Steiner Academy Exeter – Requires Improvement

Steiner Academy Exeter was recently inspected by Ofsted and the report has been published.

Screenshot (42)

The school has been judged as “requiring improvement”, with particular concerns about behaviour, the quality of teaching and the leadership and management of the school. Out of the five criteria for assessment all are unsatisfactory except the Early Years provision;

Leadership and management Requires improvement
Behaviour and safety of pupils Requires improvement  
Quality of teaching Requires improvement
Achievement of pupils Requires improvement
Early years provision Good

The findings are not surprising in view of what parents have been saying for months about bullying, lack of discipline and the attitude of the “leadership team” to issues raised by parents. This state funded school is one where

“… policies underpinning safeguarding in the academy including safer recruitment, anti-bullying, special educational needs and child protection do not meet current statutory guidance.”

Achievent of pupils is of particular concern;

“Achievement in mathematics is broadly two years behind students of comparable ages in other settings,”

but although “students are generally making better progress in English than in mathematics”.

The most able students lack techniques for writing effectively across a range of genre …[and show]…little progress in using correct grammar and punctuation over the year.

The principal Alan Swindell is an anthroposophist who has spent his working life in the Steiner movement and thinks there is nothing wrong with a school based on a bizarre cult and making out there is nothing for parents to worry about. On the school website, the meet the team page provides a list of staff members and their qualifications. Two of the five class teachers on the list are qualified, with one of those an RE specialist. Where are the details for classes four and five? I don’t know. The other teachers have all been trained in anthroposophy and may well be previously known to Alan Swindell who was involved in Steiner teacher training, according to his biography.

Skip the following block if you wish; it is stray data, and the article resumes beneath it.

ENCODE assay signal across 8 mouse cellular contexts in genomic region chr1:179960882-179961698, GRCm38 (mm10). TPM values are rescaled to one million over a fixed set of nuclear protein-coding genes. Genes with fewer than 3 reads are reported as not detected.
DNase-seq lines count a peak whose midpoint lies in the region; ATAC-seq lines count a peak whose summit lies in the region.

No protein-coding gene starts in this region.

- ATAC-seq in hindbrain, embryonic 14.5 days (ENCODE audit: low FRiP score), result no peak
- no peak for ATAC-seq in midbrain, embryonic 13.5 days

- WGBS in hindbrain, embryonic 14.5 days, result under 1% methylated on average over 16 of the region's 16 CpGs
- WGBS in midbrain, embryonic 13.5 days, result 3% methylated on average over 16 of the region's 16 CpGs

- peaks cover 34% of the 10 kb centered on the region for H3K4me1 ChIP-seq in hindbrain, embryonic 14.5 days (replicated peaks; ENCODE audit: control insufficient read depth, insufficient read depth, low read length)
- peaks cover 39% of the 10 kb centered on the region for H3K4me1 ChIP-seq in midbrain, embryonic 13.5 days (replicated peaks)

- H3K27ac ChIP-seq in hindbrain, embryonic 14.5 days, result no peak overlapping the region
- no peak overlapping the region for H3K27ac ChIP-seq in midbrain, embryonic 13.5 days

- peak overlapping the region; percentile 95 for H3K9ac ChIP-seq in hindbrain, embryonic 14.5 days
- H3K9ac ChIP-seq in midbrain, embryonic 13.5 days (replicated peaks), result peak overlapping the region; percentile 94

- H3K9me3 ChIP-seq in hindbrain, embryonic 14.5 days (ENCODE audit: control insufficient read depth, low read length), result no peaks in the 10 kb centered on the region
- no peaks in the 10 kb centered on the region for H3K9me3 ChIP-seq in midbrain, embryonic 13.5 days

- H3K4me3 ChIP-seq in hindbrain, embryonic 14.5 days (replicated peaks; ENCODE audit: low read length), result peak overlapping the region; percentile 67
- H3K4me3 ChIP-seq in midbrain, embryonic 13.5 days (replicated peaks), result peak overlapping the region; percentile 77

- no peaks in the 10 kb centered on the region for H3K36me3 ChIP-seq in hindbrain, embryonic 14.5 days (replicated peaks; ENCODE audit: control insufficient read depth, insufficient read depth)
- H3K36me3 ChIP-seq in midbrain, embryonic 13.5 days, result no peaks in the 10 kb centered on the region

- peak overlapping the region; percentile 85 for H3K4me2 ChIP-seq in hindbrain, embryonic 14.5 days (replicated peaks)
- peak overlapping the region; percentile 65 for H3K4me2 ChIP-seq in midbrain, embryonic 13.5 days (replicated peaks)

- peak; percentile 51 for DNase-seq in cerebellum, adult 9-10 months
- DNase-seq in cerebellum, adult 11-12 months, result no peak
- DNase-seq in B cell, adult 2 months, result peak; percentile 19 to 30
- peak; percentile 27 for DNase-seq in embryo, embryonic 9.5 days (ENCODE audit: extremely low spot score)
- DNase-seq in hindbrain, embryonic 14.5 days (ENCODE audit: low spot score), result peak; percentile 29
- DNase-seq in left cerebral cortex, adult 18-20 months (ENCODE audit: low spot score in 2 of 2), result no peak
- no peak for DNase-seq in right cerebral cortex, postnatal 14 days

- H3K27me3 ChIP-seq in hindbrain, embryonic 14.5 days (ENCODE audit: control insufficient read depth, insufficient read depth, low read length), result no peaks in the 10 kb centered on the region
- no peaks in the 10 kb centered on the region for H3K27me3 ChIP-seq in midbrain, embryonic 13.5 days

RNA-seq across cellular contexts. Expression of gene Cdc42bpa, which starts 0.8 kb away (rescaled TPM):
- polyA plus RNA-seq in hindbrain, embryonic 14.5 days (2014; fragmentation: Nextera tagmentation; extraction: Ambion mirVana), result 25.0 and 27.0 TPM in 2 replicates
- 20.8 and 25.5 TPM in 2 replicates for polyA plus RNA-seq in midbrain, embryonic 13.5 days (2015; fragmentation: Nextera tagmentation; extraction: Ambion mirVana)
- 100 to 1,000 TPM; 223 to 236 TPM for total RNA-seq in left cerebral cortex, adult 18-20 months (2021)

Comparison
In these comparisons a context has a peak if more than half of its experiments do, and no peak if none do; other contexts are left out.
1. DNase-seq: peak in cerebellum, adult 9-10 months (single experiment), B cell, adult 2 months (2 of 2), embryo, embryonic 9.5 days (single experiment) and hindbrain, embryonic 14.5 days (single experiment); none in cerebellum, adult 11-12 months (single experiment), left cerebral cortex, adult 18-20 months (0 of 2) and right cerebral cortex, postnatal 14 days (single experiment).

Some parents who choose Steiner schools are aware that the quality of teaching in academic subjects will not be a priority and are willing to overlook this in return for what they see as the education of the “whole child” – a so-called holistic education. Yet even in these areas the Exeter Academy has been found to be providing an inadequate education;

“…there is little coverage of other cultures, their way of life and religious practices in the curriculum which limits students’ preparation for life as global citizens.”

In a bizarre statement about democracy;

Students understand about British democracy. Despite a strong commitment in lessons and at other times to hear the views of students, there is no formal democratic structure for securing their participation in academy improvement”

Not a democratic school, then. Another significant problem is that

Attendance is well below national averages and persistent absence is high.

Even by Steiner standards this school is underperforming.

This information shows that students’ attainment against the Steiner-Waldorf end-of-year expectations is below where it should be.

This report together with the quotes form parents in the local press amounts to a tragic failure by the government to provide a decent standard of education for the children of parents who thought Steiner education seemed like a good idea.

My own opinion on the reason why this school was not put into special measures as a result of this report is that the task of lifting the academy out of its difficulties is too difficult and bewildering to contemplate. With a Principal who has spiritual science as his guiding light and staff who fully endorse this worldview, how on earth do the Department for Education start to tackle these problems? The DfE may only now be realising what they are dealing with.